?

Log in

No account? Create an account
 
 
05 December 2008 @ 09:51 pm
My tale of Yuletide  
Black Phoenix Trading Post (sister company of Black Phoenix Alchemy Lab) is once again doing a Yuletide Inquisition. In this one, you tell a tale of Yuletide past, present, future, or "bah humbug" and pay $45, and in return you get a 4 oz atmosphere spray and a 5 mL bottle of perfume oil.

My tale is one that encompasses all four elements: past, present, future, and "bah humbug." But because its heart is in the past, I requested the Goblin of Yuletide Past to visit me. And because I really like it, I am posting it here.

Here is my tale:

Christmas is most magical when there are children in the family. For many years now, it's just been us adults: my parents, my grandmother, my husband and me, my brother, and now his wife. And I have to admit that I had started to get sour on the whole holiday. Everyone in my family owns large stock in Visa and MasterCard (read: mondo credit card debts, yikes!), and yet there we were, blowing hundreds of dollars on cameras and calendars, sweaters and scarves, books and baubles and all sorts of things that no one really needed—or even wanted, when it really came down to it. The stress of figuring out what to buy, of braving December crowds in the mall, of making sure everyone had about the same number of gifts—it all got to be too much for us, and we eventually just called the whole thing off. Instead of sitting around the tree and trading hastily wrapped packages, we went to the movies one year. Another year, we just got together for dinner and a video from Blockbuster.

And although our checking accounts were probably thanking us for it, we had become jaded adults, and I think our souls mourned the loss of the holiday spirit.

But now I have a daughter, a beautiful, bright little eight-month-old, and she has not only filled an empty space in my heart I did not even know I had to the point of overflowing, but she has also brought back the holidays

This year, there will be decorations and presents, wreaths and holly, and, just like in my own childhood, a Christmas tree and a menorah, so that my daughter will grow up knowing her roots, even if those roots no longer dictate our beliefs. I wish for her the same holiday joys I had as a child: giggling with my brother as we unwrapped Christmas ornaments from their paper-towel nests and worked together to arrange them on the tree in just the right way, waking up early on Christmas morning and begging my parents to get up so we could unwrap presents, sliding down the stairs in our footie pajamas after we got bored with our new toys, drinking hot chocolate with mini-marshmallows from a mug as we ate freshly roasted chestnuts (oddly enough, one of the few foods my dad knew how to prepare), eagerly gazing out the car windows during evening drives to find the houses with the best holiday lights, sniffing the waxy scent of the Chanukah candles as we chose the colors we would put in the menorah that night, listening to John Denver's Muppet Christmas album as the family gathered around the fireplace, breathing in the crisp air and then exhaling it in a warm cloud as we stomped around in the snow during those several occasions that we had a white Christmas….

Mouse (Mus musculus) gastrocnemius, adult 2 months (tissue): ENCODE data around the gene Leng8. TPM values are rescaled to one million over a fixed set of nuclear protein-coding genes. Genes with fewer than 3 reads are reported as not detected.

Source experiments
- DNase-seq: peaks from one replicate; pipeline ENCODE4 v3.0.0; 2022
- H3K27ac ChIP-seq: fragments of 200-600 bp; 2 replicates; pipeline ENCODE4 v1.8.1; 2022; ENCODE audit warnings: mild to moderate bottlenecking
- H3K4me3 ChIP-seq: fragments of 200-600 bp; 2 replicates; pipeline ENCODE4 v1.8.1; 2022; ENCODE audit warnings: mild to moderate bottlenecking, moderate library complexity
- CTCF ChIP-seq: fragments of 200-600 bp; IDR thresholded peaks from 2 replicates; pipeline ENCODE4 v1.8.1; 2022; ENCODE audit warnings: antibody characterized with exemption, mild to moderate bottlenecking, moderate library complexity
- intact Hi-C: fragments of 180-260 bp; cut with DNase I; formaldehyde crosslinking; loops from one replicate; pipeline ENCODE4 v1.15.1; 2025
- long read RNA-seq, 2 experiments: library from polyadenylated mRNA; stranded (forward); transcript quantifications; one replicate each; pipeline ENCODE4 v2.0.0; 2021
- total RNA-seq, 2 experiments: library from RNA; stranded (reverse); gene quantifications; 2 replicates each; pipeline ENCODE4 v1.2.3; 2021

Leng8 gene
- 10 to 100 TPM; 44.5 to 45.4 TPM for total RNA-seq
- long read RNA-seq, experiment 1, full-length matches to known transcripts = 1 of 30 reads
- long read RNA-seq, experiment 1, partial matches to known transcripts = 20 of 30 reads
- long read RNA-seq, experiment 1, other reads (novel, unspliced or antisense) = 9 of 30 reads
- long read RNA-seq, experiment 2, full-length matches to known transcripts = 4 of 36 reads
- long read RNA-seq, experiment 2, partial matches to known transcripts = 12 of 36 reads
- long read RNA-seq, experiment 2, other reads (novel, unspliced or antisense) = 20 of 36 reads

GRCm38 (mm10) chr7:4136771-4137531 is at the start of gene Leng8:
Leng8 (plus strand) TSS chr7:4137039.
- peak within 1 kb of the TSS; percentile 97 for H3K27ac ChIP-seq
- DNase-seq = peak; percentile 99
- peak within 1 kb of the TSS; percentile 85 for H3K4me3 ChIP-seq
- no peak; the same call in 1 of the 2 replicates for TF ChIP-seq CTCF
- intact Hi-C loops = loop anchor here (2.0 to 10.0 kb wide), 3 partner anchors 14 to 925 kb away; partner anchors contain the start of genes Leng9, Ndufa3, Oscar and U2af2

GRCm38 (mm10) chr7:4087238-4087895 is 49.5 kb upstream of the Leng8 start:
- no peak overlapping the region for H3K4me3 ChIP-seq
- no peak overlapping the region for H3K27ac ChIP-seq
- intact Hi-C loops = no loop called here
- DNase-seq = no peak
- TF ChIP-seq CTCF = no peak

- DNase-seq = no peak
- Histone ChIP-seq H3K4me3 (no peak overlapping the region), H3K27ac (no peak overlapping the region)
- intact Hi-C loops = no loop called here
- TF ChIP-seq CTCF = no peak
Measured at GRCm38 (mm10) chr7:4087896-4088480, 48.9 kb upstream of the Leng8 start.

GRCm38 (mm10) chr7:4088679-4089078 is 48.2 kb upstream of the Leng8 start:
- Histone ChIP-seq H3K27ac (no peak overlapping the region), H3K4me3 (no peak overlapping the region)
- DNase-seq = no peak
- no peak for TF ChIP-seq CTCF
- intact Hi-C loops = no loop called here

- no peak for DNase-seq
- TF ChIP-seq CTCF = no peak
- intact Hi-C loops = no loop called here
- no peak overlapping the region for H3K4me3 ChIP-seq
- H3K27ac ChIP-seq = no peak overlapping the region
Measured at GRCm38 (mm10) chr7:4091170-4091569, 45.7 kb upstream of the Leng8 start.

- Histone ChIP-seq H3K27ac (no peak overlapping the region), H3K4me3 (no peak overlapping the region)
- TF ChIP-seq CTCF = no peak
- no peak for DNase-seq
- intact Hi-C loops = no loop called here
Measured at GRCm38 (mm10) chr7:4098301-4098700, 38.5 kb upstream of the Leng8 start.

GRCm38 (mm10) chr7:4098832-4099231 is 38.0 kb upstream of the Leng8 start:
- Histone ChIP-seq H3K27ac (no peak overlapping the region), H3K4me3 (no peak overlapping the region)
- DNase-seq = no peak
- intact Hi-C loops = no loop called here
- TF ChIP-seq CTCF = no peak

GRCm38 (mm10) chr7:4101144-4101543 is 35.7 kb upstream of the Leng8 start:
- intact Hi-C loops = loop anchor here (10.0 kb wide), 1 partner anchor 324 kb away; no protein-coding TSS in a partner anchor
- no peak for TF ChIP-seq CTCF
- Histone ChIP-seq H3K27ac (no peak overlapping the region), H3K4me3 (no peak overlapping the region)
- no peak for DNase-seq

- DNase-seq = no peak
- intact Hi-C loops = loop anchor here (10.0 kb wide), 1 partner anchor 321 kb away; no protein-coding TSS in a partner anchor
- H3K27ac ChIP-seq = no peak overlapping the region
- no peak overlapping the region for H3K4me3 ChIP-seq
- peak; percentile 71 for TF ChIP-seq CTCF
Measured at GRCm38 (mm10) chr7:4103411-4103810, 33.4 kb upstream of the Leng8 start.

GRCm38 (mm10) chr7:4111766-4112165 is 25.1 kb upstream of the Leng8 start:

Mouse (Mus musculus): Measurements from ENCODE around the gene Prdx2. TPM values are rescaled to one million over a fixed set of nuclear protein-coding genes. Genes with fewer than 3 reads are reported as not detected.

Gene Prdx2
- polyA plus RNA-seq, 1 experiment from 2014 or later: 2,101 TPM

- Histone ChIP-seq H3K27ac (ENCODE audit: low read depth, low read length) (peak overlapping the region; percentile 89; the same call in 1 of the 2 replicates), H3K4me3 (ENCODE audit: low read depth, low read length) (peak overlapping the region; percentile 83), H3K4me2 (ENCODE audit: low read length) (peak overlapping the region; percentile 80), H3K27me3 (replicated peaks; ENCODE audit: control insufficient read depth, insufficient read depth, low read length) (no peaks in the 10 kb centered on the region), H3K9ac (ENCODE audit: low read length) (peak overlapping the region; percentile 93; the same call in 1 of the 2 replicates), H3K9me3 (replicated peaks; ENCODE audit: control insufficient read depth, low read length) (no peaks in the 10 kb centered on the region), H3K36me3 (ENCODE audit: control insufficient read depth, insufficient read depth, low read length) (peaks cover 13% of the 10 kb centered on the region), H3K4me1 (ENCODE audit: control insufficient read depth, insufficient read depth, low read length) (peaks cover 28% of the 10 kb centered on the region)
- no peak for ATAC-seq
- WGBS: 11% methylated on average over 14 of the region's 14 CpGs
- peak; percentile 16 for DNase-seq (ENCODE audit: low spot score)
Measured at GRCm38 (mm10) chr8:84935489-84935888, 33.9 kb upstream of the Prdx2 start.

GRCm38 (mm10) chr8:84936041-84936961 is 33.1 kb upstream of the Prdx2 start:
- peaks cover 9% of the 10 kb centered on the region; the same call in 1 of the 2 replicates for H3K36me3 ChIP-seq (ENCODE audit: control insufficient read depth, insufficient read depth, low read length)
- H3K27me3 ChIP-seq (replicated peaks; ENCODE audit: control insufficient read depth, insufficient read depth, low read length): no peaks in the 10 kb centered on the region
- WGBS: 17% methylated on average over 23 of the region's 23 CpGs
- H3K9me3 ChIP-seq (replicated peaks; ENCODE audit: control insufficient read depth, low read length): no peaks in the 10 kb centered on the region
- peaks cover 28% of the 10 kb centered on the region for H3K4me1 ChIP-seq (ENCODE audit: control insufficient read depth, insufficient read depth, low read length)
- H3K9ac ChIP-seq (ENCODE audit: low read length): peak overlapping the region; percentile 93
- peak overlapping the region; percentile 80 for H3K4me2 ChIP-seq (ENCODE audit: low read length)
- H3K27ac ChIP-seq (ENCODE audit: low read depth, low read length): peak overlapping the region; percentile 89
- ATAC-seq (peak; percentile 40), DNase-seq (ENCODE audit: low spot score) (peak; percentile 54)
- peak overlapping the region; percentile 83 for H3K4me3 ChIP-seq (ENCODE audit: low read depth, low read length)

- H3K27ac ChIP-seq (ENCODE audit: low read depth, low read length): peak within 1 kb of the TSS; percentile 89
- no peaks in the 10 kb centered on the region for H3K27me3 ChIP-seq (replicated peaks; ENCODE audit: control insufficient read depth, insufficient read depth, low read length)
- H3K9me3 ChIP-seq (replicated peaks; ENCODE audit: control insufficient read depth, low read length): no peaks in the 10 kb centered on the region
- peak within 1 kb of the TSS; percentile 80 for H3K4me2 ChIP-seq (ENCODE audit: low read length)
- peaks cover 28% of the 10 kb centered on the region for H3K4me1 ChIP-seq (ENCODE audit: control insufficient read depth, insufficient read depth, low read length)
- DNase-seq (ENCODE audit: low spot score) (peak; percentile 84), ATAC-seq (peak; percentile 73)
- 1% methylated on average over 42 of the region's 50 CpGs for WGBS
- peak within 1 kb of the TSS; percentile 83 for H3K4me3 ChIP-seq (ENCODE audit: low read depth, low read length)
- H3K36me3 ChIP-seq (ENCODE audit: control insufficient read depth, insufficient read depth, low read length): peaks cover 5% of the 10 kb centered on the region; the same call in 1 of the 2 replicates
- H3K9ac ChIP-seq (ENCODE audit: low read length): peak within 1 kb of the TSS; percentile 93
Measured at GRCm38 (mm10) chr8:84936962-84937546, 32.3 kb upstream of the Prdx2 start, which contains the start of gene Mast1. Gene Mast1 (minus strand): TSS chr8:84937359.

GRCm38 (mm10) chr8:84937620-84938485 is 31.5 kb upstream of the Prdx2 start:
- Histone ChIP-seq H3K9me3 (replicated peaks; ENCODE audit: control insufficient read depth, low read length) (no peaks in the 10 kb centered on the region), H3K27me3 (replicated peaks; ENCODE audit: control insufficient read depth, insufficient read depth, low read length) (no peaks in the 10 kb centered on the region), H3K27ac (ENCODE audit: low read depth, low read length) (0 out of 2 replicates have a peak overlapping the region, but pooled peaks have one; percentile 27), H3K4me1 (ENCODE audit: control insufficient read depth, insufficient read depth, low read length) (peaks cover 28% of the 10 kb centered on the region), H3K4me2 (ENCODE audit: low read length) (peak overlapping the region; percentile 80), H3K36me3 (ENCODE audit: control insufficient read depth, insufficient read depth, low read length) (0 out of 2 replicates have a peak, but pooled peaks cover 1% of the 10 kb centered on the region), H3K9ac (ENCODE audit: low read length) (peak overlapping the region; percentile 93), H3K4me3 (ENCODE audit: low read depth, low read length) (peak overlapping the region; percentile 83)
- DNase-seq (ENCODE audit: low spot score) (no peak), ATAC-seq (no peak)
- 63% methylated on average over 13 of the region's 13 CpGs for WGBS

I look towards the present holiday season with my heart in the past, and I hope that in thirty years, when my daughter has a daughter or son of her own, she has nothing but fond, warm, deliciously happy memories of her girlhood holidays and wishes for the same for her child.
 
 
Current Mood: nostalgicnostalgic
 
 
 
Spicedogs: BHXmasspicedogs on December 6th, 2008 03:39 am (UTC)
Wow that was beautiful. It brought tears to my eyes. I'm glad that we were able to provide such great memories.
Lucretia my reflection: Christmas milk and cookies for Santaagameofthree on December 6th, 2008 03:40 am (UTC)
That's really lovely. :)
Stealth Mexi Geek-Nerd: a boy and a girlsithwitch13 on December 6th, 2008 03:56 am (UTC)
Christmas really is for the kids. I never realized it until the year that we had no little cousins running around screaming on my aunt's staircase, and after everyone went home I cried for hours.

I envy you getting to do it all from the parent's point of view now and seeing Megan experience it all for the first time.
madame sosostris: Boom Boom the Flemish giantshantih on December 6th, 2008 04:40 am (UTC)
That is sweet and touching, and I hope you keep it for Meghan to read in thirty years too.
Greygreyrider on December 6th, 2008 09:47 pm (UTC)
I like this essay. I feel you've connected with the reader's own memories of childhood holidays, addressed the jadedness of adulthood, and also brought up the idea of how to still make the holidays joyful and special through memories past and the ones you are making. You did all that with your personal story and excellent descriptive language.

Thank you for sharing.
Miss Sophia: Harry and Sirius - Look how they shinemiss_sophia on December 20th, 2008 02:27 am (UTC)
Hey! Sorry to take so long to reply -- I often end up LJing in fits and starts, just because Meghan keeps me very busy! ;) -- but I wanted to say thank you for the lovely comment. :) I must give the vast majority of the credit to my mom; she's the one who put all of the heart and soul into making my childhood so special. As you must already know, she is an incredibly wonderful, caring, giving person.